In May, Pak Lah called on the authorities to take action against Karpal Singh for saying that Sultan of Perak did not have jurisdiction over civil administration. His remark was deemed to be seditious by UMNO politicians.
In April, the Home Affairs Ministry had refused to renew the publishing permit of Tamil newspaper Makkai Osai for breaching licensing guidelines. Syed Hamid however did not specify the areas of violation. Permit was renewed after an appeal.
A remark made by the newly elected Titiwangsa MP Dr Lo' Lo' Ghazali concerning DBKL should not be dismissed lightly: "…corruption is synonymous with City Hall" (malaysiakini.com, 7/4/08). On 3 Sept, 15 residents from Medan Damansara lodged a report with the Anti-Corruption Agency (ACA) against DBKL and mayor Datuk Ab Hakim Borhan for approving hill development. A week before the report, a landslide occurred due to soil erosion from the hill (The Star, 3/9/08).
- The Public Gardens, later renamed Lake Gardens were officially opened in 1889.
- During the mid-1910s, the people of KL (and Penang) became the first to enjoy a regular supply of electricity.
- On 18 June 1959, the Yang di-Pertuan Agong formally declared open the Kuala Lumpur division of University of Malaya, the first university in the Malaysian soil.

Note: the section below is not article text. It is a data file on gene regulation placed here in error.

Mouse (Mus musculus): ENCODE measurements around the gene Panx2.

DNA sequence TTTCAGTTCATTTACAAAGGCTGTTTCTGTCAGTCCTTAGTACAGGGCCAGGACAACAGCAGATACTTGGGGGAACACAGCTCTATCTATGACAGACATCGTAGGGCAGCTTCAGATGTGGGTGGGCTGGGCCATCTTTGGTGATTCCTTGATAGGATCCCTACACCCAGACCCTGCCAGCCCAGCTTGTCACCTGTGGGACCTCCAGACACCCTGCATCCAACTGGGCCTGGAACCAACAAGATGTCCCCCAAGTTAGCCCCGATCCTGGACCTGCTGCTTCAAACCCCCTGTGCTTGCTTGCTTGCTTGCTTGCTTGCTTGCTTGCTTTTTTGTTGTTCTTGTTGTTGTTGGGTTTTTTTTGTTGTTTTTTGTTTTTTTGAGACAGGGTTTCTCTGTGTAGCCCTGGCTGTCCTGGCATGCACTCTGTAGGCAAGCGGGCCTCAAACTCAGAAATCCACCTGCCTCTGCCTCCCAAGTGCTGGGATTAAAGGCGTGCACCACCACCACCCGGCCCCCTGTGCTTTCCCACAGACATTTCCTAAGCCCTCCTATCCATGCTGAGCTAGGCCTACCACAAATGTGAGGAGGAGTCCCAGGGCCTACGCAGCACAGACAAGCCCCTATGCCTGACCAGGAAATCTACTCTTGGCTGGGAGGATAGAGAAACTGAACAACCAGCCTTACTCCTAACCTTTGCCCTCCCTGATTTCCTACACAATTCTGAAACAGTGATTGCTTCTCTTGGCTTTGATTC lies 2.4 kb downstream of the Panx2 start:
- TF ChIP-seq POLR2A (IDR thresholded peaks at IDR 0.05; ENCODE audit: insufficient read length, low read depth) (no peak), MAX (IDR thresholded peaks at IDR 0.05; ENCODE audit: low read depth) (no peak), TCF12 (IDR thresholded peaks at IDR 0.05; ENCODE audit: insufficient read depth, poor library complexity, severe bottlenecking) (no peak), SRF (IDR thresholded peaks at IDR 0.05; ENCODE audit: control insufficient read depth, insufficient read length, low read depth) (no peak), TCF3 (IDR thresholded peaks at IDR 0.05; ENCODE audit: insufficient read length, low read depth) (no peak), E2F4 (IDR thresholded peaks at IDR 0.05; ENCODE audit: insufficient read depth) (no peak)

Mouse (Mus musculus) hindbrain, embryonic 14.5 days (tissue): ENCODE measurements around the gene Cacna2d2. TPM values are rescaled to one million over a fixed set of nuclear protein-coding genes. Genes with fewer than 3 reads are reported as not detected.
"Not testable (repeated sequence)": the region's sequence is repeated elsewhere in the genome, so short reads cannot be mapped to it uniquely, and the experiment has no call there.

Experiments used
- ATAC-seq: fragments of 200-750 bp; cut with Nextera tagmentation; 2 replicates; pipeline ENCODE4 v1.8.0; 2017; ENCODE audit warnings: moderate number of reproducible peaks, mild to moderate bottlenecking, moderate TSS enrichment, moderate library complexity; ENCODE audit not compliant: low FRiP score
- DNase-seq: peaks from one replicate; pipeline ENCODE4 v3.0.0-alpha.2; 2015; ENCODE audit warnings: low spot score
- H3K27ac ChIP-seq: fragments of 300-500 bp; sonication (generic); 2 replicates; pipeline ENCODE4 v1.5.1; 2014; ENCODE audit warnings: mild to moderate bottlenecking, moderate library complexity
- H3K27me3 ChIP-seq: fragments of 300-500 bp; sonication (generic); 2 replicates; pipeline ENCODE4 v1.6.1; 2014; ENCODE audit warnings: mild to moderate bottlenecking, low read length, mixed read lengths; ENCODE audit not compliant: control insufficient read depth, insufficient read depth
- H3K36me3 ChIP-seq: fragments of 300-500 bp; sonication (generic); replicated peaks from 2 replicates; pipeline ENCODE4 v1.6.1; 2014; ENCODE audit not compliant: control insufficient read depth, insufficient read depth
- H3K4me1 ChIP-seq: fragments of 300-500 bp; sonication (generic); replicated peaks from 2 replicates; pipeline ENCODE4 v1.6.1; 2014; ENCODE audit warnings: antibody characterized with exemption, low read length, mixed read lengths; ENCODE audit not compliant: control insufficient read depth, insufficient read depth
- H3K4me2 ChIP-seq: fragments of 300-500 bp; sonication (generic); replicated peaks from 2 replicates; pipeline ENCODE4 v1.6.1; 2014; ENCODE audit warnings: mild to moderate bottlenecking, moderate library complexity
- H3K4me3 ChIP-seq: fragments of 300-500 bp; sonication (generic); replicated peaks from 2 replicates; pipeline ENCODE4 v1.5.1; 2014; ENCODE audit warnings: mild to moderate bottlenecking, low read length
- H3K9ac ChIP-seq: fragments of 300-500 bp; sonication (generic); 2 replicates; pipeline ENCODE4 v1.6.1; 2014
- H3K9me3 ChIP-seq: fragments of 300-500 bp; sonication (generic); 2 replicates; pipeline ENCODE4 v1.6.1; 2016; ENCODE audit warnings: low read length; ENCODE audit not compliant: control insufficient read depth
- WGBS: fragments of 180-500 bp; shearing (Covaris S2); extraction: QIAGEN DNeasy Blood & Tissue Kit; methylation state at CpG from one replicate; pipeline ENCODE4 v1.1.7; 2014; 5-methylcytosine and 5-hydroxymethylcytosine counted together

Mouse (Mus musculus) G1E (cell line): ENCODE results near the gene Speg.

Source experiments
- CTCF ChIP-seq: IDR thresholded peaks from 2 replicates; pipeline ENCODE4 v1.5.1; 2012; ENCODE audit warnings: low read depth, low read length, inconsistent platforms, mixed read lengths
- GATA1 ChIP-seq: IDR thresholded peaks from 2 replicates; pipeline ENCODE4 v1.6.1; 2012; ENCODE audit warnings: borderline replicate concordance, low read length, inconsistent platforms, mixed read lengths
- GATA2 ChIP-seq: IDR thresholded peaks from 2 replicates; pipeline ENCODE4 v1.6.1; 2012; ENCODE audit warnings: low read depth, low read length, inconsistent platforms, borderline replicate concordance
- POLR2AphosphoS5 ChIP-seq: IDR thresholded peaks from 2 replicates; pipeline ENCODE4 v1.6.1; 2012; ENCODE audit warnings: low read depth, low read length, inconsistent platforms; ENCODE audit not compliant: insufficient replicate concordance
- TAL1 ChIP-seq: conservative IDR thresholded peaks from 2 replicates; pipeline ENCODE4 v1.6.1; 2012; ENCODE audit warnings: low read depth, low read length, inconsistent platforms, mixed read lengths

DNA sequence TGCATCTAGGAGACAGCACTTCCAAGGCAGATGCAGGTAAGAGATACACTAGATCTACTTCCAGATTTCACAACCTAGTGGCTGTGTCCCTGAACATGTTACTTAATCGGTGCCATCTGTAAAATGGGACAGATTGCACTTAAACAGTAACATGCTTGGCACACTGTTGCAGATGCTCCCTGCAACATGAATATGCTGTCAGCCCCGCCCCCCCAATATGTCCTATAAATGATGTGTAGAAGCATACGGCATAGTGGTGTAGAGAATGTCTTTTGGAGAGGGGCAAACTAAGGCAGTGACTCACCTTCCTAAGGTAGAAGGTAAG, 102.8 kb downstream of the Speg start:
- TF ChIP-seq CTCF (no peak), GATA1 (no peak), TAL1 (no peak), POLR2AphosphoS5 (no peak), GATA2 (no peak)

- On 29 Dec 1959, the Junior Minister in the Prime Minster’s Dept. who was in charge of the Broadcasting Information Service and the Malayan Film Unit, confirmed that Radio Malaya would cease to broadcast weekly Christian church services from 1 Jan 1960.
- The power of God to break the deep-seated communal spirit,
- The political parties will no longer exploit racial issues and incite religious sentiments,
- Clean and transparent civil administration, just and righteousness in governance.
- Sensible local authorities and the religious bodies who uphold freedom of religion for all and are not overzealous due to personal religious conviction
- The people respect one another, open-minded and willing to dialogue, not easily succumb to agenda of the unscrupulous politicians or religious extremists.
- Against the spirit behind materialism and apathy.
- The Church: salt and light, Christlike in all our ways, bearing witness and presenting ourselves as role models in the society, for the sake of God’s glory.